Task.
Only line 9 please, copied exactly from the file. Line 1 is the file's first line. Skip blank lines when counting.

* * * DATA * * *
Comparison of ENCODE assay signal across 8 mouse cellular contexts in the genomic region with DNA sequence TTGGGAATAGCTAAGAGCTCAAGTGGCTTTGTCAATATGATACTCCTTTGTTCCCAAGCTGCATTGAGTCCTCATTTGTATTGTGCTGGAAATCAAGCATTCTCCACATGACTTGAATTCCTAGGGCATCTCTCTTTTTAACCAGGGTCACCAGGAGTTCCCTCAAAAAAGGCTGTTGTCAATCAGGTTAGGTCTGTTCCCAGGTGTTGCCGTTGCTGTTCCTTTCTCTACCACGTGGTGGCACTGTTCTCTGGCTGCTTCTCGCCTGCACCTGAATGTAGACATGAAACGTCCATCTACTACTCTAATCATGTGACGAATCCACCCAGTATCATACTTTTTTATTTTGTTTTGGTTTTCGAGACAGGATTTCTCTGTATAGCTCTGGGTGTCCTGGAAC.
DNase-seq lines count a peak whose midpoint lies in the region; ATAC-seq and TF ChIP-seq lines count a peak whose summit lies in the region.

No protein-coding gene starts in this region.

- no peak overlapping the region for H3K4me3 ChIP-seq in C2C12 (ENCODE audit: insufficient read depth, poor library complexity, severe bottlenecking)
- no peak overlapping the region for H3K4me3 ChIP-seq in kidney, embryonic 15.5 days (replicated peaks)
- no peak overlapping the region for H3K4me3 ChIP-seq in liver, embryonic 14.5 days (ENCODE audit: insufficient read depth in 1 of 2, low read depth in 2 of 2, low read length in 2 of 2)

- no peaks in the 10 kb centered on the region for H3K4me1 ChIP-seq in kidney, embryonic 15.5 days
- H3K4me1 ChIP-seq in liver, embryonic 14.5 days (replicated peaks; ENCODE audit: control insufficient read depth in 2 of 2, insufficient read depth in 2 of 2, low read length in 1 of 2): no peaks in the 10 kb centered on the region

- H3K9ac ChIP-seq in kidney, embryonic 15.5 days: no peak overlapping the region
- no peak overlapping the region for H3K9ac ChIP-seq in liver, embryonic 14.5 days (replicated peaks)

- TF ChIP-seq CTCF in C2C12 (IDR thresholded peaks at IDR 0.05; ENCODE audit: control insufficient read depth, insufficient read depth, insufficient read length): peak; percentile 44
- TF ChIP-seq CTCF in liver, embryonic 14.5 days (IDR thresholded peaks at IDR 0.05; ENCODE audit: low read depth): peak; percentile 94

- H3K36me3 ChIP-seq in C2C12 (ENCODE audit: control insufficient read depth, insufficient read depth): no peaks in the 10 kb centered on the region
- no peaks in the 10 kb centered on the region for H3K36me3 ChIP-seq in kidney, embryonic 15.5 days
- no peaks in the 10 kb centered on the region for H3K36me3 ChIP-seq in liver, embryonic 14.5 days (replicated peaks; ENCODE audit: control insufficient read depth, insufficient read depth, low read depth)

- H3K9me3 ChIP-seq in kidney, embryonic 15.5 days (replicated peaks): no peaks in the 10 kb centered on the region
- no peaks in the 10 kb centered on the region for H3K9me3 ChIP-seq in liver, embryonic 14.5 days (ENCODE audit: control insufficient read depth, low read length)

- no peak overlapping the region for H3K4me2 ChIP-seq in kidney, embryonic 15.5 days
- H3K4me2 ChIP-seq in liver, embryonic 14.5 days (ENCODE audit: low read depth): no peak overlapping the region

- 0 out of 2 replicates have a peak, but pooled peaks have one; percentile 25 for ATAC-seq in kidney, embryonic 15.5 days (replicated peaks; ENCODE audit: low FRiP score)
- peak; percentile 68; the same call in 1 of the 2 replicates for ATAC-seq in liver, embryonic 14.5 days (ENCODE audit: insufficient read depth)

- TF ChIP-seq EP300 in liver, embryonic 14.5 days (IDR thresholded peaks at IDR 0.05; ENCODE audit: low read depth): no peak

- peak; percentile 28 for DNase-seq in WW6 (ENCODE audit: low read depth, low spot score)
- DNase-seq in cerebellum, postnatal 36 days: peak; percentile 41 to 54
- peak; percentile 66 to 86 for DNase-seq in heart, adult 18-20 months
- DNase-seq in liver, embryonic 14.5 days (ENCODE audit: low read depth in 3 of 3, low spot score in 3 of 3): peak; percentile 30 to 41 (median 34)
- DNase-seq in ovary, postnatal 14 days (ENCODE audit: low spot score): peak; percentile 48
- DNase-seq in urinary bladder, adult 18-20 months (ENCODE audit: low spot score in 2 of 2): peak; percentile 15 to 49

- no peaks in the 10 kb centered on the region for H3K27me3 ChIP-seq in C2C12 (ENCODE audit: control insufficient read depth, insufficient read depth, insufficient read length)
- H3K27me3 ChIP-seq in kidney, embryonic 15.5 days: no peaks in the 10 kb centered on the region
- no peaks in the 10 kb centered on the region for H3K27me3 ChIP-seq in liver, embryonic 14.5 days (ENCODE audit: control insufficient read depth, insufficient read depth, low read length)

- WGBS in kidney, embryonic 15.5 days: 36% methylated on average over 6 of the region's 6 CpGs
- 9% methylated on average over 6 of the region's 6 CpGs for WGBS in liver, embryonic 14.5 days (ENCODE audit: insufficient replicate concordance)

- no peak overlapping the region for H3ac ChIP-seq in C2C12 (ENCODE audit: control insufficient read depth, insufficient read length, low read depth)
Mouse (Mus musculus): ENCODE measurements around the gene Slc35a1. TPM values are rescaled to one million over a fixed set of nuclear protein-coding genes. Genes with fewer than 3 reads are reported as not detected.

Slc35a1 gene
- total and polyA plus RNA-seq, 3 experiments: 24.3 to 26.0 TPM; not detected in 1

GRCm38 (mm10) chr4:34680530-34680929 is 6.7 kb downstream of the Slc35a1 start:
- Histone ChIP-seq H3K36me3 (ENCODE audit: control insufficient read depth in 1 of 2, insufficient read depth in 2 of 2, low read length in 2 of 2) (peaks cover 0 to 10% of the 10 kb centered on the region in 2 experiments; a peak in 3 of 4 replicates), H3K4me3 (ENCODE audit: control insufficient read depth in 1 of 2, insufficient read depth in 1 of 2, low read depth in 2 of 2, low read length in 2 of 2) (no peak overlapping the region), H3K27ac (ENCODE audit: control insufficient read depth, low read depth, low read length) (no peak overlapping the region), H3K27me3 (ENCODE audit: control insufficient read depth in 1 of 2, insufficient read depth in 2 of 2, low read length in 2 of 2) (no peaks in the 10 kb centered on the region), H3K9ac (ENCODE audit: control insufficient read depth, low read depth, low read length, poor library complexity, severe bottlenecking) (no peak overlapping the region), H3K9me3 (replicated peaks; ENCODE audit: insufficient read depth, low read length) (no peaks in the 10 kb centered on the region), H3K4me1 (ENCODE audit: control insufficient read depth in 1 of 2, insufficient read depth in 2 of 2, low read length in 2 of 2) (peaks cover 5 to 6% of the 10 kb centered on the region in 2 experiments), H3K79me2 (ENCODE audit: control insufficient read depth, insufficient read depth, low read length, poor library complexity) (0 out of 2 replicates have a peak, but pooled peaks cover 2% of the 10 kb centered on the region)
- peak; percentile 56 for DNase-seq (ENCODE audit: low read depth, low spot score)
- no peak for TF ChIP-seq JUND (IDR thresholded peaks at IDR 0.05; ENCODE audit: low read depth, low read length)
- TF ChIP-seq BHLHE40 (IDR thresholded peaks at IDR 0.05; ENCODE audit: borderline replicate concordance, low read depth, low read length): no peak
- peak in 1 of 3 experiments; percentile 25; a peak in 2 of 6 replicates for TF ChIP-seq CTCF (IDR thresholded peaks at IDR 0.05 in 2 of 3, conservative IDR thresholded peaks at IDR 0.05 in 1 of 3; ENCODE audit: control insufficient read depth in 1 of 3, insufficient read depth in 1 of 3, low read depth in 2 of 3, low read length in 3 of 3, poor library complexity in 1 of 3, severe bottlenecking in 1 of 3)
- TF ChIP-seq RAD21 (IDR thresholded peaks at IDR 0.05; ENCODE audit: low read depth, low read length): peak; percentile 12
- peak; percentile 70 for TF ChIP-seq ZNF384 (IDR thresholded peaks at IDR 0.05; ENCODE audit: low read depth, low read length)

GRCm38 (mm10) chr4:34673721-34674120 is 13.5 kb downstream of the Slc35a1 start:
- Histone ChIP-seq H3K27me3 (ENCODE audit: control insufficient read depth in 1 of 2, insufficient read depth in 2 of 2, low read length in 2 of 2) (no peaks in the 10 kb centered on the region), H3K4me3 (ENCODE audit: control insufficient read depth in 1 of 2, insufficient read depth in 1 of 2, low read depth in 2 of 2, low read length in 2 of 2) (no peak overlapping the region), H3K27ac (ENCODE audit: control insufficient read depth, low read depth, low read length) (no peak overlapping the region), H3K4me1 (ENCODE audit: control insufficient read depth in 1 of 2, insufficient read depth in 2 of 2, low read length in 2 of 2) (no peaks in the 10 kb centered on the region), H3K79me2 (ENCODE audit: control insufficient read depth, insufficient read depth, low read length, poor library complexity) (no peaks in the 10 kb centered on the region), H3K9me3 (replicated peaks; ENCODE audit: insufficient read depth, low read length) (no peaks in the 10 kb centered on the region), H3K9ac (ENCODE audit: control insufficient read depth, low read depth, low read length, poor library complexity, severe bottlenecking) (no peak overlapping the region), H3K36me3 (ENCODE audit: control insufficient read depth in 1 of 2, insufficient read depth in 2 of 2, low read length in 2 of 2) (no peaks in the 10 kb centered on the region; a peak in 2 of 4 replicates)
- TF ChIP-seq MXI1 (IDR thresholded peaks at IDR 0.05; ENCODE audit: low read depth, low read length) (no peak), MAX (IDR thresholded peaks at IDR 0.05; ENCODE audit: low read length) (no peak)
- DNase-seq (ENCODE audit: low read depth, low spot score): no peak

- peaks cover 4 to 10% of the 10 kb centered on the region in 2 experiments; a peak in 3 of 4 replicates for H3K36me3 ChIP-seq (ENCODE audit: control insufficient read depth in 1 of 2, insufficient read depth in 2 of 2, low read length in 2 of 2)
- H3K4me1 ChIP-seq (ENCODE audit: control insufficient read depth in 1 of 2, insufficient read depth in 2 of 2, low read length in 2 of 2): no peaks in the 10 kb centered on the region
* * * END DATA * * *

- H3K9ac ChIP-seq in kidney, embryonic 15.5 days: no peak overlapping the region